There are two things within a person that I find highly attractive and irresistible: a great sense of humor and intelligence. The second trait is a very broad topic, because intelligence isn’t measured in just IQ tests or academic degrees. It’s measured in the areas of reasoning, planning, abstract thought, communication, self awareness, creativity, and learning – just to name a few. So I’ll skip that one for now. This post is already impossibly long. ^_^
As for humor, that’s an abstract concept as well, it’s highly subjective as to what is humorous to a particular individual. However, since this a blog about me, what I find humorous has a more narrow scope, so it’s a perfect topic for this post.
I grew up enjoying comedians and my favorites were/are: John Cleese, Eric Idle, Steve Martin, John Candy, Chris Farley, Eddie Murphy, Dave Chappelle, Bernie Mac, Robin Williams, Phil Hartman, Lucille Ball, Tina Fey, Will Farrell, all of the Stooges, and Mel Blanc (I was a huge Bugs Bunny fan since age six). Eh… what’s up, doc? o_O
I like to assume that I know what is funny and what is not. It’s not often that I run across a person with a great sense of humor, so when it happens I instantly fall in like with that person and find them A LOT charming. It’s no secret that I love to laugh and I like causing other people to laugh in return. Laughter is awesome! ^o^/
I had a lot of misery in my past, I know what sadness and despair is all about, so I don’t choose those things if I can help it. I choose laughter!
I find it hard to stay serious within my writing sometimes and I do add a lot of comedy in the middle of very serious plots. For example, my characters may face a situation where one of their comrades have fallen or someone they had tried to rescued have died. At that moment, the mood is very heavy, but then the next sentence is a very humorous reaction that would cause any reader to fall into a loud chortle.
I’ve done it several times in my first published book (True Shadows), as the characters deal with a lot of misery and terrible hardships, yet the mood is often broken by certain characters saying or doing something completely ridiculous. I’ve gotten comments from my readers, “I laughed out loud in public, while reading your book. I mean, I laughed so loudly that everyone thought I was crazy! I love this character!”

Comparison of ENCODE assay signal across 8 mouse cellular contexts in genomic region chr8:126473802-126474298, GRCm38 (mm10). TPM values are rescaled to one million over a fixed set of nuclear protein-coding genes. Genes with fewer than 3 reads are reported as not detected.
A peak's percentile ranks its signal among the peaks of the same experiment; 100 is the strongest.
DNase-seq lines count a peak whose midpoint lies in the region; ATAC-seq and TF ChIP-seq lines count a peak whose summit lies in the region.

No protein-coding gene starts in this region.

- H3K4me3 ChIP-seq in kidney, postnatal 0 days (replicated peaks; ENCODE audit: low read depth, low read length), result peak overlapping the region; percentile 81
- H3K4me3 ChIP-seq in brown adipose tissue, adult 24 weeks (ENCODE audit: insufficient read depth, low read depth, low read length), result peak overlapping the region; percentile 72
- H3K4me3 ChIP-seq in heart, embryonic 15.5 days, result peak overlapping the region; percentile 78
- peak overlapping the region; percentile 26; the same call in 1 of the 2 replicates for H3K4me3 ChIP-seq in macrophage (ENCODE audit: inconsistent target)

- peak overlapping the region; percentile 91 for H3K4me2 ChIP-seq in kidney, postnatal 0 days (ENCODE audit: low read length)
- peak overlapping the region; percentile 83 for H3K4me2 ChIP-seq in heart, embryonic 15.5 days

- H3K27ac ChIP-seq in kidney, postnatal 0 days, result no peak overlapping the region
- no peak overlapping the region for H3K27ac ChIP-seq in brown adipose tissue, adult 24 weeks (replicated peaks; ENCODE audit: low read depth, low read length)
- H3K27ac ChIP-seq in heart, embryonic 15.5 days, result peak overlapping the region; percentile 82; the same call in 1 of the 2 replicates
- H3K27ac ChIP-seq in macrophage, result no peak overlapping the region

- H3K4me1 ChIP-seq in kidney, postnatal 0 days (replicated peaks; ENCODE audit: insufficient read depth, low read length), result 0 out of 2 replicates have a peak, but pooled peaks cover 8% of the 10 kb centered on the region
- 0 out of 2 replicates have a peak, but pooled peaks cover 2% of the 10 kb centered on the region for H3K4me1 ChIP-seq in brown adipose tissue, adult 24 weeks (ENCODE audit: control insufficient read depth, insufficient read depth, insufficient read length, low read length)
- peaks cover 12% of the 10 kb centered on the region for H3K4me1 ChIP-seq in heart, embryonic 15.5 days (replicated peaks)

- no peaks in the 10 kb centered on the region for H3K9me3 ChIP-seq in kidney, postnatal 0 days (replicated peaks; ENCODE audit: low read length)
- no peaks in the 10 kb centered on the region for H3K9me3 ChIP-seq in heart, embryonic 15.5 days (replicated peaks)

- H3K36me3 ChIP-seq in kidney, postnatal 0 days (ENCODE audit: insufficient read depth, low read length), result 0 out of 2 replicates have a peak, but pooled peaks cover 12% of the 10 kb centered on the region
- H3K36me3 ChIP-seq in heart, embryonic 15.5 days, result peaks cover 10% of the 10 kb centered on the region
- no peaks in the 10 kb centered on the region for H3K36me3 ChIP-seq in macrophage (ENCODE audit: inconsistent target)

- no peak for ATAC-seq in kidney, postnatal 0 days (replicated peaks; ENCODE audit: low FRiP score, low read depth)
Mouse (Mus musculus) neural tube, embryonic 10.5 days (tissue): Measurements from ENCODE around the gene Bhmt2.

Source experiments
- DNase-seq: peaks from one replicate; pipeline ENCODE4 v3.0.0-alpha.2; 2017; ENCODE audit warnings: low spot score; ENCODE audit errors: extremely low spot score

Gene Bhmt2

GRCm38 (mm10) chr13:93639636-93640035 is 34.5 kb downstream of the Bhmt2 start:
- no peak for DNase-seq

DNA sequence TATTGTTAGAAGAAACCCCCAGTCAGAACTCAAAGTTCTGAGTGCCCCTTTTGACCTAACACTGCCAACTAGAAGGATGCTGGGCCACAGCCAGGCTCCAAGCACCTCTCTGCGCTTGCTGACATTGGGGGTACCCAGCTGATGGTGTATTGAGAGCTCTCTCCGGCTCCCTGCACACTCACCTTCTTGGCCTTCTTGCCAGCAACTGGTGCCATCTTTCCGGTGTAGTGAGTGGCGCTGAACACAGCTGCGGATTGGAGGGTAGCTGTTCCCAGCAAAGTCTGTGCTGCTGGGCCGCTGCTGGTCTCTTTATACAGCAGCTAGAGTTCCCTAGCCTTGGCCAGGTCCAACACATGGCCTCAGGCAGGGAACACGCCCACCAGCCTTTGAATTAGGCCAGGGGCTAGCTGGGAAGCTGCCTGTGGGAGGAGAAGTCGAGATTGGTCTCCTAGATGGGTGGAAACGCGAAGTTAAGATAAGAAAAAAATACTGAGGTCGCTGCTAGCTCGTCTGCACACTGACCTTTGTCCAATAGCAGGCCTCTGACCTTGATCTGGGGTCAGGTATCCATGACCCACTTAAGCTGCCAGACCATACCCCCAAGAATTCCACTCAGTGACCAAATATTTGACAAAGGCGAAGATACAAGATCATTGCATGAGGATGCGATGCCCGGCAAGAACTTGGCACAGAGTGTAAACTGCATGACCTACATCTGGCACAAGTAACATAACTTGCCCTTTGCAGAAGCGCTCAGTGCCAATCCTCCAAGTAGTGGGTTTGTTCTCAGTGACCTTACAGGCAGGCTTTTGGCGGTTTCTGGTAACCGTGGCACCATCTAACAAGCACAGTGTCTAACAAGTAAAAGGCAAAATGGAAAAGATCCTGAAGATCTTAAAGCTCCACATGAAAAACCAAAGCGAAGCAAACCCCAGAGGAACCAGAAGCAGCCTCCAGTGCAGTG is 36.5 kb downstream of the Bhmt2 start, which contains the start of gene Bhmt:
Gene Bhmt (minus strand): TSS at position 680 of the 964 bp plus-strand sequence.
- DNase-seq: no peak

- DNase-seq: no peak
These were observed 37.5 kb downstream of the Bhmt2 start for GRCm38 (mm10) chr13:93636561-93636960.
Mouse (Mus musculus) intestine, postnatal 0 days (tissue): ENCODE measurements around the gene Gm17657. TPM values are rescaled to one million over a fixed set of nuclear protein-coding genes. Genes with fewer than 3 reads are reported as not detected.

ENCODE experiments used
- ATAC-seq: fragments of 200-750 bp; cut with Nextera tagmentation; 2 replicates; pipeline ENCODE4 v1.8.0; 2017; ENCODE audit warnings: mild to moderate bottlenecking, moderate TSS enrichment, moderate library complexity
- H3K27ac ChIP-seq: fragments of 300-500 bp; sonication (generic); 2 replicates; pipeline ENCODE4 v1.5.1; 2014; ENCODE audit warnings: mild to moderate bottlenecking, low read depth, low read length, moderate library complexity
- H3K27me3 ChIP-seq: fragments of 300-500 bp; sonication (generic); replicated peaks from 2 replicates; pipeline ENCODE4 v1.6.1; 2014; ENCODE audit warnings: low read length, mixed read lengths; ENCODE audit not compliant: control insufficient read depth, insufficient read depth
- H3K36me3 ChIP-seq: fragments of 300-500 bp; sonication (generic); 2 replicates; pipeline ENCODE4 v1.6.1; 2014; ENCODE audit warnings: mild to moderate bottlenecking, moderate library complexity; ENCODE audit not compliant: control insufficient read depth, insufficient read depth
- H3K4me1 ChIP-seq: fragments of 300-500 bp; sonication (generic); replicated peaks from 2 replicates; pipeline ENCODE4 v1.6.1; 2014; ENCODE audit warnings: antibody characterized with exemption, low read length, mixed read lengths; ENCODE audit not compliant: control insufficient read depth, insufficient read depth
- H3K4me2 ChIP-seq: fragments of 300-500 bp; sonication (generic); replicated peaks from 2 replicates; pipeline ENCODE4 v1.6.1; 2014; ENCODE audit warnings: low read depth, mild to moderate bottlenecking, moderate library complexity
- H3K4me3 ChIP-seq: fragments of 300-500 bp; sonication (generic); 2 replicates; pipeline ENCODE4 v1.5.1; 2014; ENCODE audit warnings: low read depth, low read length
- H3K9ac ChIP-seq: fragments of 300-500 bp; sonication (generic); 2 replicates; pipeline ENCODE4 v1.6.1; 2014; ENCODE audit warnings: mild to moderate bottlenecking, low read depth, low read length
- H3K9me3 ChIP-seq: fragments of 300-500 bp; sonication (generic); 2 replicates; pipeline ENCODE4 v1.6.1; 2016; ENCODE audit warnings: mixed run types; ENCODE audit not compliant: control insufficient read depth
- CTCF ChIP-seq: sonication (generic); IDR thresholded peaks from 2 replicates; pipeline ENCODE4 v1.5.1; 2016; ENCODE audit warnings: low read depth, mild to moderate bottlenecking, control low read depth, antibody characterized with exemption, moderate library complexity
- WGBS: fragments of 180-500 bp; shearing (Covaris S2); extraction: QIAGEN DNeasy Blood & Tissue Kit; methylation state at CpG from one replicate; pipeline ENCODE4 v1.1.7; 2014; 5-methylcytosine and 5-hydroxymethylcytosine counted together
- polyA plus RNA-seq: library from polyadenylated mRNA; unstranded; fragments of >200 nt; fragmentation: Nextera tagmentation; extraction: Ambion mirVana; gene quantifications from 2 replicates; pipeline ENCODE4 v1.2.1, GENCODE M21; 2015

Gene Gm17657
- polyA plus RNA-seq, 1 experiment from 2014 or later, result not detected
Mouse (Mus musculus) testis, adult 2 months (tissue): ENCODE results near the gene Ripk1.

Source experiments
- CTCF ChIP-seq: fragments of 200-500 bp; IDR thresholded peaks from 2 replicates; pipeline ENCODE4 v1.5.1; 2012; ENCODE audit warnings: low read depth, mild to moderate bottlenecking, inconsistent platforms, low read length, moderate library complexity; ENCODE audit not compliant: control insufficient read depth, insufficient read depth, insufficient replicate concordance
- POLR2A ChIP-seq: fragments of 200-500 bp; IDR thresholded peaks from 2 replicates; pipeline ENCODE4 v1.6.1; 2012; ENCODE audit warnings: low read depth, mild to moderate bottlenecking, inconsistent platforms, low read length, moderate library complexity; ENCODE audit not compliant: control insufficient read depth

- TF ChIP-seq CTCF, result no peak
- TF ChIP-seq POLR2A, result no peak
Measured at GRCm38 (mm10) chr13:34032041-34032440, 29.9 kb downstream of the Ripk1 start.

I’m not sure if anyone could classify my writings as true drama, because there’s too much comedy written into them. Why? Because life isn’t so tragic all the time, I believe. Even within my real life dramas, I’ve had moments when the situation was so unbelievably bad that I burst into laughter in the middle of it.
No, I was not going mad in those moments, it’s just that I became so self-aware in the middle of them and thought, “This is unbelievably stupid! It’s stupid backwards nonsense! Bwahahahaha!” ^w^
That’s not to say that some things in life aren’t really tragic and could be a laughing matter! I can’t laugh about everything and sometimes I need to cry about it. Although, I don’t take myself too seriously and little mistakes are a lot humorous. What’s the point of having a life, if you can’t laugh at it sometimes?
Whenever I feel sad, I do love to remind myself of the scene from Monty Python’s “The Life Of Brian”: The Bright Side Of Life. There is one verse that always gets me: “Life’s a piece o’ shit, When you look at it, Life’s a laugh and death’s a joke it’s true. You’ll see it’s all a show, Keep ’em laughing as you go. Remember that the last laugh is on you!” I can’t remain sad for long after roaring in laughter over that verse! Ahh… Monty Python is genius. ^_^v
The odd thing is, my therapist believed that my blog would be nothing but misery and issues, because that’s what I bring to my sessions… because it’s therapy and I want to work through my past issues, the stuff that I can’t laugh away. She was honestly surprised when I told her, “No, I don’t share the things I do with you on a public blog! My blog is mostly wise-cracking nonsense for the entertainment of others and myself.”